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Leadership and corporate responsibility

The Link Between Leadership Style of Hotel Managers and Their Perceptions of Corporate Social Responsibility
Apr 29, 13 | 12:03 am

The leadership styles of hotel managers influence their perceptions of corporate social responsibility (CSR), argue Dr Basak Denizci Guillet, Professor Ruhi Yaman and Dr Deniz Kucukusta of the School of Hotel and Tourism Management (SHTM) in a recently published research article.

Although CSR is generally recognised as an important issue across organisations, the researchers note that little consideration has been given to the personal factors that may influence it. Drawing on the results of a survey conducted in Hong Kong, they show that hotel managers with a professional leadership style incorporating some elements of transformational leadership attach more importance to CSR than counterparts with other styles. This should have an obvious implication for the management recruitment policies of hotels seeking to heighten or maintain their CSR.

The leadership styles adopted by managers have long been recognised as playing important roles in creating effective work environments, and have been extensively studied in the hotel industry. Although there is no single most-effective management style, the researchers note that hoteliers in Hong Kong have tended to adopt a traditional style based on following rules and procedures. This focus may achieve organisational efficiency and effectiveness, but does not provide motivation or inspiration for employees. In contrast, those with a transformational leadership style "tend to act more as coaches", motivating and inspiring their followers by focusing on potential and encouraging self-development.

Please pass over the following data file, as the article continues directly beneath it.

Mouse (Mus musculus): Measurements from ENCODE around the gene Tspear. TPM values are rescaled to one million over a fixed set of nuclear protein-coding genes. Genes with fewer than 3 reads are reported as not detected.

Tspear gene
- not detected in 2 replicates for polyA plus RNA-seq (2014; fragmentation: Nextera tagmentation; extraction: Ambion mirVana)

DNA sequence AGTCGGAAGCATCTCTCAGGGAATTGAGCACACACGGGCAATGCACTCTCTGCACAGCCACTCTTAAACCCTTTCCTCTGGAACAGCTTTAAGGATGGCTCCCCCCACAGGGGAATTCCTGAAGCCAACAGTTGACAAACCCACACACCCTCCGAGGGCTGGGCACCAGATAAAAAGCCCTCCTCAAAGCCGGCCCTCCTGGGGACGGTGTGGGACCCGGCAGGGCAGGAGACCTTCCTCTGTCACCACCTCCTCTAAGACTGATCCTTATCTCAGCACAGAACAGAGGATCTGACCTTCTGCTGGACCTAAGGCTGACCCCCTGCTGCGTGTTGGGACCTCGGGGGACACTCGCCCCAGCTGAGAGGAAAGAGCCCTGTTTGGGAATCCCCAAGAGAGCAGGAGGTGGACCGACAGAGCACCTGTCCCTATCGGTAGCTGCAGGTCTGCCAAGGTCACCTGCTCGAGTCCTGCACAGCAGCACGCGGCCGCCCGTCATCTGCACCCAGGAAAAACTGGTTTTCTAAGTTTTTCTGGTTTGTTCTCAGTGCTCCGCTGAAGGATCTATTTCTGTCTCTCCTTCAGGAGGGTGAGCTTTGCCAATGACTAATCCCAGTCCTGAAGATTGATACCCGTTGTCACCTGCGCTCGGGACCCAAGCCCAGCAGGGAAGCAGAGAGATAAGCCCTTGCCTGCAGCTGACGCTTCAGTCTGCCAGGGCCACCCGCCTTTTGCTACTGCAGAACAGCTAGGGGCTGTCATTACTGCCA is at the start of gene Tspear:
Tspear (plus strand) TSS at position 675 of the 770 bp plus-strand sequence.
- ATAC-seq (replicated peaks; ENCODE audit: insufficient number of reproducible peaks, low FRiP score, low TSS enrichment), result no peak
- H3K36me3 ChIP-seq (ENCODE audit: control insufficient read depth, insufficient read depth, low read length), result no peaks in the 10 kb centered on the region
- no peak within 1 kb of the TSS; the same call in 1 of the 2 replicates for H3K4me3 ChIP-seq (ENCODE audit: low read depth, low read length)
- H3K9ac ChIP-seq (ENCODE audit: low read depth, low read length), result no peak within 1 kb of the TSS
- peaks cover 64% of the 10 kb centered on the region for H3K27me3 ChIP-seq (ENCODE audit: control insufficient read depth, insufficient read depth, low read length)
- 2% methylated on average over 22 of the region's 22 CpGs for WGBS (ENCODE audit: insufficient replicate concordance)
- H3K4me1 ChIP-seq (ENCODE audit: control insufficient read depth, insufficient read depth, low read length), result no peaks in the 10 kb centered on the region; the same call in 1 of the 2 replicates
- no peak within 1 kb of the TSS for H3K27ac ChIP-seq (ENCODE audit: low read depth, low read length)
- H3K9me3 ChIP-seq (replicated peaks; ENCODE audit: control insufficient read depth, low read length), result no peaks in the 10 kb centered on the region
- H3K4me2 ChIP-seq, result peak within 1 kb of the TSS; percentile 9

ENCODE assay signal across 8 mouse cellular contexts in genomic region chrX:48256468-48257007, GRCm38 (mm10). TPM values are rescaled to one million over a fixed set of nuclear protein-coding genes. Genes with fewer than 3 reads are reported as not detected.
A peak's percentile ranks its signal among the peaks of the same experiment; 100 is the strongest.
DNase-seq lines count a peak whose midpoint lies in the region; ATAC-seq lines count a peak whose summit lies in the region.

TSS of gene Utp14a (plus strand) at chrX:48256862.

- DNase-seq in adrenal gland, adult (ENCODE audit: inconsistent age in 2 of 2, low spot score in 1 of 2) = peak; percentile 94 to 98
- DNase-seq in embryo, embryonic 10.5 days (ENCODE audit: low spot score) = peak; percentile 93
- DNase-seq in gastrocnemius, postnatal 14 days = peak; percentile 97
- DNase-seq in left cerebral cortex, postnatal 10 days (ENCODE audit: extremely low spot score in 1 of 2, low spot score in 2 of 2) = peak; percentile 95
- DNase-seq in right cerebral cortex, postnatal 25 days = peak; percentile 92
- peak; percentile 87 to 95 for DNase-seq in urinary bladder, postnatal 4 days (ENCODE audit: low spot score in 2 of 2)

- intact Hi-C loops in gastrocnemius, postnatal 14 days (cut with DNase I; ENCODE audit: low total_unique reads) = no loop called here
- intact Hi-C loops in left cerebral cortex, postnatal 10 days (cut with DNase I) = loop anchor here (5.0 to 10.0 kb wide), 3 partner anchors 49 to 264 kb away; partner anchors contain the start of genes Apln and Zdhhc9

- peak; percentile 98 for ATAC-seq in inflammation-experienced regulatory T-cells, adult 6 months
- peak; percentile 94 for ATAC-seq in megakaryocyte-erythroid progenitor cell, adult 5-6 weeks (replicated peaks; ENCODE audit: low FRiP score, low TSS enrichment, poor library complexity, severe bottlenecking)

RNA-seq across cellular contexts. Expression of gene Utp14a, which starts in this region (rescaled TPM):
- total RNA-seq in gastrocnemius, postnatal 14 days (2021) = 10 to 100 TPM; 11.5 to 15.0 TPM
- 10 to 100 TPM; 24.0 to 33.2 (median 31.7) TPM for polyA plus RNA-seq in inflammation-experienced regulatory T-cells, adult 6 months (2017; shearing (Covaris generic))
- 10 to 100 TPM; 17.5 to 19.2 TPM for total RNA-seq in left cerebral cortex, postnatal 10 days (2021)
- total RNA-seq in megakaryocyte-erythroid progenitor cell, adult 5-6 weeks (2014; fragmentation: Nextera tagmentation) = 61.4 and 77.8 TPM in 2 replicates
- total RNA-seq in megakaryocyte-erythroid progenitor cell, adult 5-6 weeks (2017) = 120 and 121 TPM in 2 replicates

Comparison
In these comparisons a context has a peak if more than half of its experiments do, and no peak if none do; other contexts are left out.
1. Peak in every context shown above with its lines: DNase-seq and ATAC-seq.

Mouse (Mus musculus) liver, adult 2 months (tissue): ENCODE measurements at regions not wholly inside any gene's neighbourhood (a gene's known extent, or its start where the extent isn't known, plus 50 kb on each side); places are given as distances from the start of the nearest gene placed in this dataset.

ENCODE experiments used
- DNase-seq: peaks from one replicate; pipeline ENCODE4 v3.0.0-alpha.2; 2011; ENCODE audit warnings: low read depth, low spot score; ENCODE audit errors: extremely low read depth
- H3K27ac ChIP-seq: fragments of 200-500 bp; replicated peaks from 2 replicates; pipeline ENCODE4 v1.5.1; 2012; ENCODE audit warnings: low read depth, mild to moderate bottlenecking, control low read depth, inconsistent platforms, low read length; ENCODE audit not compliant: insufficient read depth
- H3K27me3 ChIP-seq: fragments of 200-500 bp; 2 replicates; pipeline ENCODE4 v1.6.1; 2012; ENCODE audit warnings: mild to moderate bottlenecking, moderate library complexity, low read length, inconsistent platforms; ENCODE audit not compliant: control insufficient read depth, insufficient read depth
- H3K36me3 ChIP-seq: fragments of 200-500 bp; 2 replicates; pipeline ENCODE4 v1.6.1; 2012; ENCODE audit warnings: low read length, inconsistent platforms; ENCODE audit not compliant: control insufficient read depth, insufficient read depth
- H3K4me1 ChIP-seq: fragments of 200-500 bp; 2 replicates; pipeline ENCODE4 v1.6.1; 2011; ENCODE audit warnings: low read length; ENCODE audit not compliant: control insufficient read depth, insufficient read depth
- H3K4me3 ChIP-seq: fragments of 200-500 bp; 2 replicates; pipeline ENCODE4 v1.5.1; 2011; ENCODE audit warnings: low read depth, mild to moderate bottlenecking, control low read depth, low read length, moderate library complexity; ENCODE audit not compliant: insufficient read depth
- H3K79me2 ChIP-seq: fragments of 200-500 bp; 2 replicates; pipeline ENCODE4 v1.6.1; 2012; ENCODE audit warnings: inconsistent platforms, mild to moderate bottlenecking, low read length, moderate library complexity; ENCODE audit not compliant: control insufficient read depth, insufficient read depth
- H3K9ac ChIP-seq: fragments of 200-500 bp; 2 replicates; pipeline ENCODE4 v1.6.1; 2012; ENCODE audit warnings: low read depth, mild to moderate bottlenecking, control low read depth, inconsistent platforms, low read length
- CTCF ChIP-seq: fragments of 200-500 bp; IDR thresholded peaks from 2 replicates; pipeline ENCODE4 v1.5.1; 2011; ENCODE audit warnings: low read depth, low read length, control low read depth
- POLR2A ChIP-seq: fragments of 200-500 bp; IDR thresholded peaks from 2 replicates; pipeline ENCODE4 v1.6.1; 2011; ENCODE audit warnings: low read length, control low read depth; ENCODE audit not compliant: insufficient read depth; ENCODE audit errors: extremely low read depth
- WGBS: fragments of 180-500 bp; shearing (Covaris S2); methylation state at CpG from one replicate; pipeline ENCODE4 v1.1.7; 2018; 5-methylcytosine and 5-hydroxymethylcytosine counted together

CSR has also been subject to increasing attention in the past few years, although not as extensively in relation to the hotel industry. According to the researchers, firms that emphasise CSR activities are concerned with maintaining profitability, operating their businesses within the framework of the law, following codes of conduct that are considered ethically correct, and improving society through philanthropic activities such as work-family programmes and donations. As there is usually a positive relationship between CSR activities and firm performance, many firms, including those in the hotel industry, increasingly recognise the importance of being socially responsible.

Given the recognised importance of leadership styles and CSR, the researchers set out to determine how they might be aligned in the hotel industry. Of particular interest was whether and how the leadership style of hotel managers in Hong Kong might be related to CSR, considering the city's combination of local, national and international hotels. Indeed, they comment, "the blend of expatriates and locals in management positions makes the Hong Kong hotel industry an intriguing setting in which to investigate this relationship".

The researchers surveyed 181 managers from Hong Kong hotels rated as three stars or above. The majority were supervisors or senior managers, and 45% of them had been in their current organisations between 1 and 5 years. Almost 70% of the managers were specialists in hospitality and tourism. Just over half were female, and over 80% were between the ages of 31 and 56.

The managers responded to a series of statements that were aimed at identifying their perceived leadership styles from amongst four commonly identified types: manipulative, bureaucratic, professional and transformational. They were also asked about their perceptions of how important ethics and social responsibility are to organisational effectiveness.

The managers did indeed recognise four distinct leadership styles, but not precisely in line with expectations. The researchers list a "professional style with a touch of transformational leadership", a "bureaucratic style with a touch of Machiavellian leadership", a "transformational style with a touch of bureaucratic leadership", and a "Machiavellian style".

Not all of these styles were actually adopted by the managers. None indicated that they used the Machiavellian style, with its focus on power and control, or the transformational style with a touch of bureaucratic leadership, with its emphasis on a transformational approach even though promotion should still be based on seniority and achievement.